As the third and final part of our interactive plant display at the Fairmount Water Works, our last plant is now able to talk. That is, it can express its need for water through audio. This setup uses an Arduino ($25), a Wave Shield ($22), and a Vegetronix VH400 soil moisture sensor ($37). Our two 10th grade Science Leadership Academy students had a lot of fun soldering and building the shield. To our delight (and surprise), it actually worked the first time we tried it.
The audio shield will only play .wav files. There are databases with huge amounts of them out there on the Internet. We faced some issues with our .wav files and their compatibility with the device, but after some practice, we began to get the hang of it.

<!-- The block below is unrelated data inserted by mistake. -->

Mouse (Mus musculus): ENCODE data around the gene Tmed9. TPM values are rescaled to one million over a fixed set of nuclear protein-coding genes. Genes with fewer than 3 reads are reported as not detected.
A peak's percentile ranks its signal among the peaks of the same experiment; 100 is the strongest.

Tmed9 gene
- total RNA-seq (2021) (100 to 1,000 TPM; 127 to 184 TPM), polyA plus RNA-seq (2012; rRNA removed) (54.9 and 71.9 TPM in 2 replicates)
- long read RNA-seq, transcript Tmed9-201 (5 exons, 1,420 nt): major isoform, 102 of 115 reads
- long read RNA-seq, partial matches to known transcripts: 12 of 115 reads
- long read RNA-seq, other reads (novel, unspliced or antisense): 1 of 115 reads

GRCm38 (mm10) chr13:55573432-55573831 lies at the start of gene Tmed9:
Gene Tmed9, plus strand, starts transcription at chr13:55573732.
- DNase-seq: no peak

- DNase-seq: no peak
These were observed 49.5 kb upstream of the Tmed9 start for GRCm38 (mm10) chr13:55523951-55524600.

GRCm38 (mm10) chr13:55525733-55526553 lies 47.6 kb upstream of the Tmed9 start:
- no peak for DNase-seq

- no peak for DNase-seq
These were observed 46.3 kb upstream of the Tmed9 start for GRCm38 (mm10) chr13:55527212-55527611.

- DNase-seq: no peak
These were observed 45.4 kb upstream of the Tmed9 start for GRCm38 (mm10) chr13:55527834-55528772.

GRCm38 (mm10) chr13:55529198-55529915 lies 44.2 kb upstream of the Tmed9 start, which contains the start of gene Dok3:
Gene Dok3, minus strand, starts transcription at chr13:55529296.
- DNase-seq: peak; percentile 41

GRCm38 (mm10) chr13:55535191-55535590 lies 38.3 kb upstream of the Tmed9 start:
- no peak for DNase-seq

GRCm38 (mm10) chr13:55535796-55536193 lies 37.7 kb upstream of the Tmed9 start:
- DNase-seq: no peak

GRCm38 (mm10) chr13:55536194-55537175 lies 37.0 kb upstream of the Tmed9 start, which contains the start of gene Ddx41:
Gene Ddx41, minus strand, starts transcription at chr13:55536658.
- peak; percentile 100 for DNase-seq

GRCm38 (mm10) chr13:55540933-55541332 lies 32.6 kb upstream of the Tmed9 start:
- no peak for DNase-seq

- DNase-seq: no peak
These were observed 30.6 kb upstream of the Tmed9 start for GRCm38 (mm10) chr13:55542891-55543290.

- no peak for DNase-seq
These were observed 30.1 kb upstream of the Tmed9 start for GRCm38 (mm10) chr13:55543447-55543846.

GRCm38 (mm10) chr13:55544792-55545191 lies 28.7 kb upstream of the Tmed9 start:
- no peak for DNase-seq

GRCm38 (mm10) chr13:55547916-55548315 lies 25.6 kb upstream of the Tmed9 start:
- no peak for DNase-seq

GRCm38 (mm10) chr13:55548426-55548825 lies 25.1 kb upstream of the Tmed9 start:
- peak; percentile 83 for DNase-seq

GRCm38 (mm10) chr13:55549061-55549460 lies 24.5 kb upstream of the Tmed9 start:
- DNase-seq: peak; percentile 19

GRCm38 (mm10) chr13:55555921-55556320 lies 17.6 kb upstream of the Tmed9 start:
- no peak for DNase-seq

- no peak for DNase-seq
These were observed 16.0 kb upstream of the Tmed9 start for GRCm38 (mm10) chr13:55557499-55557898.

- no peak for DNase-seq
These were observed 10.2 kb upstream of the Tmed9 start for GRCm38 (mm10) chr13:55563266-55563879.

Currently, in an attempt to annoy the Water Works employees (just kidding), each hour the plant takes a moisture reading. If the moisture level is satisfactory, it plays a clip of the song “Everything Is Awesome” from The Lego Movie, to go with the hardware’s awesome Lego case built by the SLA students:
If the moisture level is not satisfactory, it will play water droplet sounds, indicating it needs to be watered. There’s a lot of room for creativity here, because iTunes and Audacity can convert .mp3 to .wav files. What’s stopping Matt from recording himself, converting it, and uploading it to the Arduino? Nothing—he’s probably already started working on it.
View the code after the jump.